TORONTO | A huge organizational hit, the Williams sisters are in town this week for the National Bank Open. Now both in their forties, their longevity on the courts dazzles and inspires the new generation.
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Because there is a clash in this large Toronto tableau. On the one hand, young stars like the Polish Iga Swiatek, 21, the Briton Emma Raducanu, 19, or Leylah Fernandez, also 19, who are trying to snatch Grand Slam titles
On the other, Serena and Venus Williams, aged 40 and 42 respectively, who between them have won 30 major trophies. Coronations that they have for the most part obtained while their new rivals were still children.
“Seeing them still playing at that age is really inspiring,” said Canadian Bianca Andreescu on Sunday. I watched them face each other [quand j’étais plus jeune] and I find it completely crazy that they are still there.
Tears on the field
The years passed, and, in turn, the 22-year-old player had the opportunity to measure herself against the youngest of the Williams. The first time was precisely in Toronto, in the final, in 2019.
For Andreescu, it was “a dream come true”.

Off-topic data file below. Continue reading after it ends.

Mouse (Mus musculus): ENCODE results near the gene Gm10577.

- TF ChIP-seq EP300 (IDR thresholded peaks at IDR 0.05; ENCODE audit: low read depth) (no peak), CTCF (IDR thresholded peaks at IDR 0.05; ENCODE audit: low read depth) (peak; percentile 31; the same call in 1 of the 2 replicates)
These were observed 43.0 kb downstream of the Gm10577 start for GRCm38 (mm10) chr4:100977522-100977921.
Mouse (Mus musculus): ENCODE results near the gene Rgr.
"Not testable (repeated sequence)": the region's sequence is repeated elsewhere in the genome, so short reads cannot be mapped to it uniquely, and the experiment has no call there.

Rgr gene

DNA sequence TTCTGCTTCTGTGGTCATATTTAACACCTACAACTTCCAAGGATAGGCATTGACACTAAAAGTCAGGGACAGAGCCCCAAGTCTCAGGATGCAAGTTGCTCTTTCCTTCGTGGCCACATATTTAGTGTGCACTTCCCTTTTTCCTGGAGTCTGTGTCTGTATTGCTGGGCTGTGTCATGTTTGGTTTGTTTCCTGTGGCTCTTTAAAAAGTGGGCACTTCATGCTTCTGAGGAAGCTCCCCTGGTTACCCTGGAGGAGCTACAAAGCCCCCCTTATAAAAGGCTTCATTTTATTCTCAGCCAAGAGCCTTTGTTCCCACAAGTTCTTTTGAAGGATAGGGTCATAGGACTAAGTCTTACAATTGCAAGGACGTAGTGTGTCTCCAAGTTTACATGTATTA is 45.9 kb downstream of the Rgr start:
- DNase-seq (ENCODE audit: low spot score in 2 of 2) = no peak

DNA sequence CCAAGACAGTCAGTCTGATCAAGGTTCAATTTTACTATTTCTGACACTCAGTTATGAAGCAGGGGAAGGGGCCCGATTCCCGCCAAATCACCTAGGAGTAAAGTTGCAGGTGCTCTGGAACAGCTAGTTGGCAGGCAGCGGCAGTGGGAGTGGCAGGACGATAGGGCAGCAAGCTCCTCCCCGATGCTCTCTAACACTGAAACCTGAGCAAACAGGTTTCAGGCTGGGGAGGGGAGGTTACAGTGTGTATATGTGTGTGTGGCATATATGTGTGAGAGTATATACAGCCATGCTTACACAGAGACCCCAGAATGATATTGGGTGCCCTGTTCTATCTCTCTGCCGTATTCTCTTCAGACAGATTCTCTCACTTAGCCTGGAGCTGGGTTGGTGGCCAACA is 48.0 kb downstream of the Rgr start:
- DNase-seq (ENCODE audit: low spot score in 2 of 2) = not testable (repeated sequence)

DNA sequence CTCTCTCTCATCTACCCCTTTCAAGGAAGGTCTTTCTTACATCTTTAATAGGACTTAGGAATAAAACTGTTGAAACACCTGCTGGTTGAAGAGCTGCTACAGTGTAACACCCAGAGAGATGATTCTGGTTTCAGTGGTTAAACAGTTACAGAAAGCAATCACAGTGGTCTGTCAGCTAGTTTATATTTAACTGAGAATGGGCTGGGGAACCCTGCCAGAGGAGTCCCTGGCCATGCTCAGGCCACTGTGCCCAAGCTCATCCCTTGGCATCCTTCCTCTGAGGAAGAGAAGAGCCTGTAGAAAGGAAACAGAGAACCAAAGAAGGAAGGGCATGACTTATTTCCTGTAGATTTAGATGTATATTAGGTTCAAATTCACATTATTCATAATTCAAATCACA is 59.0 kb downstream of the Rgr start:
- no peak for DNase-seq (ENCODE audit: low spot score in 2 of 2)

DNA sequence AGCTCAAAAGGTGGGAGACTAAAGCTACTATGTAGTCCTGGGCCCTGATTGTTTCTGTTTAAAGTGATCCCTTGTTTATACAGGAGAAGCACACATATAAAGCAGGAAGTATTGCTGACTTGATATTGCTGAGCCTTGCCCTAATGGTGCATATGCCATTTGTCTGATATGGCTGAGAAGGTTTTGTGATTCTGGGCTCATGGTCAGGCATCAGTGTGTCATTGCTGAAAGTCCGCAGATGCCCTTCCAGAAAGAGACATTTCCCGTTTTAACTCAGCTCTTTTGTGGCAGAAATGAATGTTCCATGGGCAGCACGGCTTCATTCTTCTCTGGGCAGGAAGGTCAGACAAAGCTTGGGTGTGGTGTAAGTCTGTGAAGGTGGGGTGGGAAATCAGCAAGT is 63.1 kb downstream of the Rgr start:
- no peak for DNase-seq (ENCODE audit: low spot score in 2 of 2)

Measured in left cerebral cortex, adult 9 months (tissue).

“I was in the locker room talking to my coach [à l’époque Sylvain Bruneau]. I realized that my eyes were full of water,” she said.
“I couldn’t believe this was happening! she continued. Even when I returned to the field, I continued to wipe away my tears. It continued during the warm-up.
The Ontarian not only played against Serena, but also beat her twice. The first was when the former world number 1 gave up in this famous final in Toronto.
And the second was in good standing, in the final game of the 2019 US Open. “To see them here in Toronto is amazing. For me, for other players, but also for fans,” added Andreescu.
It’s actually a bit unbelievable, because the sisters have reduced their presence on the circuit almost to a minimum for a while.
Faced with the Spanish qualifier Nuria Parrizas Diaz, Serena will also be on Sunday afternoon for her first match on hard surfaces since the Australian Open … 2021.
A leg injury sustained at Wimbledon that year kept her out of competition for 12 months.
On her singles return to the All England Club, she lost in the first round to France’s Harmony Tan in three tight sets.
The Williams also no longer have a WTA singles ranking. The youngest used her protected ranking to secure her spot in the big draw in Toronto. The eldest, for her part, benefited from an invitation from the organizers.
The greatest athlete
The Greek Maria Sakkari, third favorite, also grew up admiring the two sisters.
“Like all players of my generation, I believe,” she said.
“And even, like all athletes, she added. Because I not only believe that Serena is the greatest tennis player of all time, but also the greatest female athlete in history.”
“I love Venus, I love Serena, added the Tunisian Ons Jabeur, fifth seed. They inspire me sportingly, but also on the “business” side. They are two extraordinary women. They made me want to believe in my dream.”